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World Bank Financializing Development

The World Bank has successfully legitimized the notion that private finance is the solution to pressing development and welfare concerns, including achieving the Sustainable Development Goals (SDGs) through Agenda 2030. The Bank's ‘Maximizing Finance for Development' (MFD) strategy marks a new stage. The MFD presumes that public money should mainly be used to leverage private finance.

Source: www.ipsnews.net

Abuja Water Summit Rejects Privatisation Projects

Unions, civil society organisations and allies convened a Water Summit in Abuja on 29-30 January to call a halt to the water privatisation plans being foisted on the government of Nigeria and state governments by the World Bank, by the US Millennium Challenge Corporation and other groups ideologically committed to privatisation and market control.

World Bank may invest in Belarus’ railway sector

The World Bank is considering possible avenues of investment in Belarus’ railway industry, including via public private partnership mechanisms. “The plans were discussed as a group of World Bank specialists met with top officials of the National Agency of Investment and Privatization (NAIP) and representatives of the Economy Ministry, BelTA has learned. NAIP Acting Director Denis Meleshkin presented Belarus’ first public private partnership project. The project envisages the reconstruction of part of the M10 motorway. It has already been approved by the government. A tender to choose the private partner will be organized as the next step.”

Source: export.by

Documents (3)

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A toolkit for advocacy at the World Bank Group

This toolkit aims to support civil society in their advocacy towards the World Bank Group. I The toolkit provides an overview of the World Bank: its main functions, its governance and how European Union Member States influence its decision-making; guidance on locating and understanding information about World Bank activities, and how civil society organisations can direct WBG-focused advocacy and campaign work.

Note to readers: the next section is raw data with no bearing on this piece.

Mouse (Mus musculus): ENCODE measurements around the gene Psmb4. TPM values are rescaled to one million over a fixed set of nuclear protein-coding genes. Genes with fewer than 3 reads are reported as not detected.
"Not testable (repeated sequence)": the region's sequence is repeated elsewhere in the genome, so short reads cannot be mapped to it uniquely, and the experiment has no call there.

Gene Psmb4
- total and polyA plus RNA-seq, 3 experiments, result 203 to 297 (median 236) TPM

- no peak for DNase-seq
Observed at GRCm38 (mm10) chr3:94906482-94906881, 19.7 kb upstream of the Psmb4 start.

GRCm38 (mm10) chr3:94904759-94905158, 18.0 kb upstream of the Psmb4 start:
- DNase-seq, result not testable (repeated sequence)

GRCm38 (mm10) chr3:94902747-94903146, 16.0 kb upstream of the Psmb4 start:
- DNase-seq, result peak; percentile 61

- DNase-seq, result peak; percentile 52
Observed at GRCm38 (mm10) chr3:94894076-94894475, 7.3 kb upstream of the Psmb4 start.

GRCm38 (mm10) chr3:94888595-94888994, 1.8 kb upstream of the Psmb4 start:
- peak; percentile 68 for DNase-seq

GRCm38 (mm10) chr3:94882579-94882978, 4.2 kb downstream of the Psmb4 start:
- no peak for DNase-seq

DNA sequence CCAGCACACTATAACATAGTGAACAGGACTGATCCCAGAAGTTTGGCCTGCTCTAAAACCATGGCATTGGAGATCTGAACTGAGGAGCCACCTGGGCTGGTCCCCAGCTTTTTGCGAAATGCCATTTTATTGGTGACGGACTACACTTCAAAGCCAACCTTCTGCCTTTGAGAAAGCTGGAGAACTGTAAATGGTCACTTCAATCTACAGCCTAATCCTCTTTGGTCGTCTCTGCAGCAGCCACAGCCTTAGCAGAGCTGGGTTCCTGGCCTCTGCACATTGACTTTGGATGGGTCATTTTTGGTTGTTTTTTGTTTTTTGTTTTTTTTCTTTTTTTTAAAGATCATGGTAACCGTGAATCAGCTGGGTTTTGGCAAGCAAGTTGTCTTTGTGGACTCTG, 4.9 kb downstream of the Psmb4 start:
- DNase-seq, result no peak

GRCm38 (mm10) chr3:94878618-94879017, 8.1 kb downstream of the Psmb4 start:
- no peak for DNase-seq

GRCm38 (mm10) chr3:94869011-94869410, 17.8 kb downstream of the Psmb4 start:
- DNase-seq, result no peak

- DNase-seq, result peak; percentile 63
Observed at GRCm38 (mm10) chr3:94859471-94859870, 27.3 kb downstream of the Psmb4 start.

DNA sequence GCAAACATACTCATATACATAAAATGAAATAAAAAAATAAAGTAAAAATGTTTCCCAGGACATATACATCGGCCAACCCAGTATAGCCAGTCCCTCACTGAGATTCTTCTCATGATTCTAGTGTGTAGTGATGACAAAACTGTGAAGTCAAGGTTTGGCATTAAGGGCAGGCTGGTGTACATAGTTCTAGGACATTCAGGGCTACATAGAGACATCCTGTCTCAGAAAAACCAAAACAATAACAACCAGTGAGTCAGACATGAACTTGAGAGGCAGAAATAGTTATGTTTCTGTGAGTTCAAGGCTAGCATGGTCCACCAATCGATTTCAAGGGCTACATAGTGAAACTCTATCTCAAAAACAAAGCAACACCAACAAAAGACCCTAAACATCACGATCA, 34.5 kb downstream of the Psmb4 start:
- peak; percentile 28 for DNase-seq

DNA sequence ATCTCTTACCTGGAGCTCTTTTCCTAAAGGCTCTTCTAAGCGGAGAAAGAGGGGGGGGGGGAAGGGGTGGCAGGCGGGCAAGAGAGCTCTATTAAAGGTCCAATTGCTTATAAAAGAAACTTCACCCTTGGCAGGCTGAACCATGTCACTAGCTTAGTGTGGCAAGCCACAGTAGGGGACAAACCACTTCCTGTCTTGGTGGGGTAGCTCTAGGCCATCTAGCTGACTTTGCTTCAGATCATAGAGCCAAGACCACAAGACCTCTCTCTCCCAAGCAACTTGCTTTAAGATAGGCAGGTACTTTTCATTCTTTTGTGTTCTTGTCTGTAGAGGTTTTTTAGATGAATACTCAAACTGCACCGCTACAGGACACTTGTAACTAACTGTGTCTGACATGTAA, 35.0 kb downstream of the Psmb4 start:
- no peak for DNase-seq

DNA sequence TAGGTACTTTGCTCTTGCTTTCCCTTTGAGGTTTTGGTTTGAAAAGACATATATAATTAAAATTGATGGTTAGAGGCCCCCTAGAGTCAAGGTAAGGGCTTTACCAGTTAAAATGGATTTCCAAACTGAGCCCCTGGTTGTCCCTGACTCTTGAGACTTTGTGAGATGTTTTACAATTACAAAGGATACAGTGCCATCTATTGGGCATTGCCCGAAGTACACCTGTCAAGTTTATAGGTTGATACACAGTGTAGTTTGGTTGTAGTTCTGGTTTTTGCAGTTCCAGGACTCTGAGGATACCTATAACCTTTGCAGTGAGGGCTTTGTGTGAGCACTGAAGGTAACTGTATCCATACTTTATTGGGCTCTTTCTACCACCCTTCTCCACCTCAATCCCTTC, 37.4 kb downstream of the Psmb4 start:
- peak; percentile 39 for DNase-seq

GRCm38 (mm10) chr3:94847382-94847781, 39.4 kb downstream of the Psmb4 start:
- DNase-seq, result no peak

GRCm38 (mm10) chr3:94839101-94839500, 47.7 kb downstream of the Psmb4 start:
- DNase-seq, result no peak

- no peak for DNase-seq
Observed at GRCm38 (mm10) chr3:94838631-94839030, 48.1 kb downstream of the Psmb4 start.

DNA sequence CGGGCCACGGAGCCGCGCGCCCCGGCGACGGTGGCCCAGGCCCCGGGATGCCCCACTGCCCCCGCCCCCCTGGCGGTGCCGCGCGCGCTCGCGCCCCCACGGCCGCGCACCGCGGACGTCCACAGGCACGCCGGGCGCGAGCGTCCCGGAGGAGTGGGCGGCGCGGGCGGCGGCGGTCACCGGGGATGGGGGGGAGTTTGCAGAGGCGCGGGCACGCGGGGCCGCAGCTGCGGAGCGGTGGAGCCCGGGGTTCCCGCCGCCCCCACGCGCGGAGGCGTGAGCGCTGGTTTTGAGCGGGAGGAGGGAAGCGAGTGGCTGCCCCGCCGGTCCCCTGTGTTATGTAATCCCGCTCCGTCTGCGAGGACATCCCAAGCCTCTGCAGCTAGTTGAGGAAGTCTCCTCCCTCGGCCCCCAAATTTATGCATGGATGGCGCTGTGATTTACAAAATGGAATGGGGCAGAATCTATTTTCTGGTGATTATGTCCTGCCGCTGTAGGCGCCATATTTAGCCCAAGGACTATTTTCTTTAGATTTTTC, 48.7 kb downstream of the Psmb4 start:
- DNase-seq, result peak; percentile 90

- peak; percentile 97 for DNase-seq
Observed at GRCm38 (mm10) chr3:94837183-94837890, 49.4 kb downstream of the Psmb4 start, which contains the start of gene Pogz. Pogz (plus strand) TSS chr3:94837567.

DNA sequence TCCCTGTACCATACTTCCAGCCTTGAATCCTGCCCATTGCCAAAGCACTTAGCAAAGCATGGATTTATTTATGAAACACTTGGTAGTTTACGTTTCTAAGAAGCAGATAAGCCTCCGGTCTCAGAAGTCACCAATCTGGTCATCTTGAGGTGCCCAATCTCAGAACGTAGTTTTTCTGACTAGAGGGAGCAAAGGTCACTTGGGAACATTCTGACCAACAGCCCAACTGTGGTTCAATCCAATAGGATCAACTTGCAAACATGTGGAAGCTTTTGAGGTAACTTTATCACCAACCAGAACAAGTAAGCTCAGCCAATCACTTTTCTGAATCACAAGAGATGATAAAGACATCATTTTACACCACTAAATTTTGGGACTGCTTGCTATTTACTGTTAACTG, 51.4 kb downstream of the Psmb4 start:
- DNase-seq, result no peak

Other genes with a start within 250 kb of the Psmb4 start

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Public development banks: towards a better model

Development banks have become a critical component of the effort to build up poorer economies, but their ways of working are flawed. As a result, their contributions can do more harm than good. many governments are calling on them to expand their contribution in key areas such as sustainable infrastructure, agriculture or industrialisation. In recent years some national Public Development Banks (PDBs) – particularly from BRICS countries (Brazil, Russia, India, China and South Africa) – have emerged as international actors by expanding their remit to financing projects in other developing countries. Not all PDBs succeed, and even the successful ones carry the risk of major negative impacts on development – sometimes due to external factors beyond their control, but more often because of flaws in their design and operation. As a new Eurodad report – published this week as the IMF and World Bank gather for their Spring Meetings in Washington DC – shows, inconsistent performance is partly down to the diverse mandates, roles and operational strategies of the institutions themselves. Eurodad believes some PDBs are failing because they have lost sight of why they were created.